The Cambridge History of English and American Literature in 18 Volumes (1907–21).
Volume XIII. The Victorian Age, Part One.
§ 10. Charles Tennyson
The name Tennyson may have overshadowed for a time, in the long run it has given an adventitious interest to, the work of the poet laureate’s brothers, Frederick and Charles. Frederick went from Louth grammar school to Eton, and from Eton to Cambridge, where, after a year at St. John’s college, he migrated to Trinity where he was joined by his brothers. He distinguished himself by gaining the Browne medal with a Greek ode on Egypt. The cadence of the closing lines lingered in the ears of Sir Francis Doyle all his life: [char] But he did not make so strong an impression on his contemporaries as the younger brothers. The greater part of his subsequent life was spent in Italy, and the last thirty-five years in Jersey. At Florence, he came under the influence of the spiritualistic influences which attracted Mrs. Browning and gave the world Mr. Sludge, “The Medium”; and in his later life he became an ardent Freemason and Swedenborgian. He was a great reader, a student of art and a passionate lover of music. His first volume of poems Days and Hours was published in 1854. Thereafter, he published nothing until 1890, when he issued a long volume of blank verse idylls called The Isles of Greece, followed, in 1891, by a volume of classical stories, Daphne and other Poems, and, in 1895, under the title of Poems of the Day and Year, a selection from the earlier printed poems with some additions.
Charles Tennyson graduated at Cambridge in 1832 and was ordained in 1835. On succeeding to a small estate by the will of a grand-uncle he took the name of Turner. The greater part of his life was spent as vicar at Grasby in Lincolnshire, where he cultivated his delicate, meditative verse, writing sonnets on incidents in his daily life, public events, theological topics and other subjects. He died at Cheltenham in 1879.
Charles Tennyson’s poems, with few exceptions, were sonnets, in the Italian form, but with a fresh set of rimes in the second quartet of the octave. Fifty were published in 1830 and were added to, as occasion suggested, till Sonnets, Old and New, published in 1880, numbered more than three hundred. Not many of this number reveal the intensity of feeling and perfection of form which are essential to the sonnet. Coleridge was attracted by the young Tennyson’s sonnets, as, at an earlier age, he had been by the not very dissimilar sonnets of Bowles with their pensive sentiment and occasionally felicitous description. But, when at his best, Tennyson-Turner is a finer artist than Bowles. Some of the earlier, indeed, show an uncertain grasp of the form, the last lines betraying an heroic effort to complete the fourteen and finish. He wrote too many on occasional themes and theological polemics. But the best of those inspired by aspects of natural scenery and simple incidents have the charm of felicitous workmanship and delicate feeling. The Lattice at Sunrise, The Buoy-Bell, The Ocean and some others suggest Wordsworth in a minor key, and Letty’s Globe, like the grander sonnet of Blanco White, is a poem in which art and chance seem to have combined to produce a poem surprisingly felicitous alike in conceit and execution.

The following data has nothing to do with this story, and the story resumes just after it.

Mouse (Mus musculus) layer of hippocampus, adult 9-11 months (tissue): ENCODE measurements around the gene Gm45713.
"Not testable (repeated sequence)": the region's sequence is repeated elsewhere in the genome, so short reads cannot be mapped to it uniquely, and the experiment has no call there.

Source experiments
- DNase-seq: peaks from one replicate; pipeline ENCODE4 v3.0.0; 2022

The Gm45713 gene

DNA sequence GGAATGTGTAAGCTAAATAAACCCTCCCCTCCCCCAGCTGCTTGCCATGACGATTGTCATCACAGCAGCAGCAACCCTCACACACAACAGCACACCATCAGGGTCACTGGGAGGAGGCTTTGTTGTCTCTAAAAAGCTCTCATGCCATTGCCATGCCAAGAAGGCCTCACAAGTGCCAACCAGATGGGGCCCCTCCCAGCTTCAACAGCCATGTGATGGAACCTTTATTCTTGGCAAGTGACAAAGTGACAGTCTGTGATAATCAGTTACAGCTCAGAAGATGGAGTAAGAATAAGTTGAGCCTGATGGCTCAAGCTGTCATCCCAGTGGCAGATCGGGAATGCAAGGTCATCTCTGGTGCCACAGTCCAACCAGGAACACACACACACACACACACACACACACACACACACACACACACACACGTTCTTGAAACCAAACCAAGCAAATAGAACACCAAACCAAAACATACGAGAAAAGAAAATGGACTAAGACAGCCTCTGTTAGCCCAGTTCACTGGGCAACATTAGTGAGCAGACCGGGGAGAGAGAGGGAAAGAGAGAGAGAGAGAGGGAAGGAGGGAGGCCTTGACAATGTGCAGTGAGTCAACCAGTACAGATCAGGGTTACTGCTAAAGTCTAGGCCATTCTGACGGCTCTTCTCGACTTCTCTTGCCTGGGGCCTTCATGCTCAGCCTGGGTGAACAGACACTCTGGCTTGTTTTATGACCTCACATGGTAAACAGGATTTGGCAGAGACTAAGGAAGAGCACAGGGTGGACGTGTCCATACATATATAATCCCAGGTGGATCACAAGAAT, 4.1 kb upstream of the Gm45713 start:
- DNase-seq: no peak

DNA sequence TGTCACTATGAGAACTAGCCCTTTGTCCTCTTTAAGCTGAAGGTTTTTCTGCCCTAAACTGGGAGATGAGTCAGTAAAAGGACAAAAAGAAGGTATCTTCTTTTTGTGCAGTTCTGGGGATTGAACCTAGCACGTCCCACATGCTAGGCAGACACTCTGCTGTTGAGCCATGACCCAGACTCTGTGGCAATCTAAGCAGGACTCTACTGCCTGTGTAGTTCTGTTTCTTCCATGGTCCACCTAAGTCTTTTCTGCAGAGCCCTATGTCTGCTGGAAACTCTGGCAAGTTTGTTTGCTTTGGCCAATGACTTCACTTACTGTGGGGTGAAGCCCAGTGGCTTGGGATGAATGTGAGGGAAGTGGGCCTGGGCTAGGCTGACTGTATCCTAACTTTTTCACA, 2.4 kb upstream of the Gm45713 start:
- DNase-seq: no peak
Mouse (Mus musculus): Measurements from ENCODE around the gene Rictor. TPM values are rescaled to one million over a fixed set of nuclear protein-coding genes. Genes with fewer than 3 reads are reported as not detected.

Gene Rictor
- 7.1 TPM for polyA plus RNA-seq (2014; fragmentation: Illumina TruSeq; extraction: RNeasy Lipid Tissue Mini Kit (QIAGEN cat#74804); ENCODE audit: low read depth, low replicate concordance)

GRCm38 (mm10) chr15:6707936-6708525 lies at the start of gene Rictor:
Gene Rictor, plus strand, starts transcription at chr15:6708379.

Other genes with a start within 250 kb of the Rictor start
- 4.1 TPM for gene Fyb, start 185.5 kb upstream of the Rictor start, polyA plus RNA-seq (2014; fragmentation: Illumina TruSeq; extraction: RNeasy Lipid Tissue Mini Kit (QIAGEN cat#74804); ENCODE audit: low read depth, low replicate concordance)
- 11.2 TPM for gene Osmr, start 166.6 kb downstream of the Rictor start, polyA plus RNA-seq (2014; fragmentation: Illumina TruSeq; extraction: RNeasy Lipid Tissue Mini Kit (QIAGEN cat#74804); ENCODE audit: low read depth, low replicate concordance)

If Charles Tennyson is a pleasing lesser poet, Frederick strikes one as a poet in whom the possibility of greater things was never realised. His character and occasional lines in his work impressed FitzGerald, who, after 1842, was never a whole-hearted admirer of the poet laureate’s work. “You are now the only man I expect verse from,” he wrote to Frederick in 1850, “such gloomy, grand stuff as you write … we want some bits of strong, genuine imagination”; and Browning spoke of him as possessing all the qualities of his brother Alfred, but in solution. “One always expected them to crystallise—but they never did.”
There is certainly more of the large manner about him than Charles. His imagery, especially his personifications, is more imaginative; his verse has more of sweep and flow. But he never took to heart, as Alfred did, the lesson of brevity: “I felt certain of one thing then, if I meant to make any mark at all it must be by shortness, for the men before me had been so diffuse.” Frederick’s classical idylls and narratives are excessively diffuse. They contain some of his best work, charming description, tenderness of feeling—passion they lack as, in some degree, does the work of all the Tennysons. There is none that would not have gained by concentration of treatment.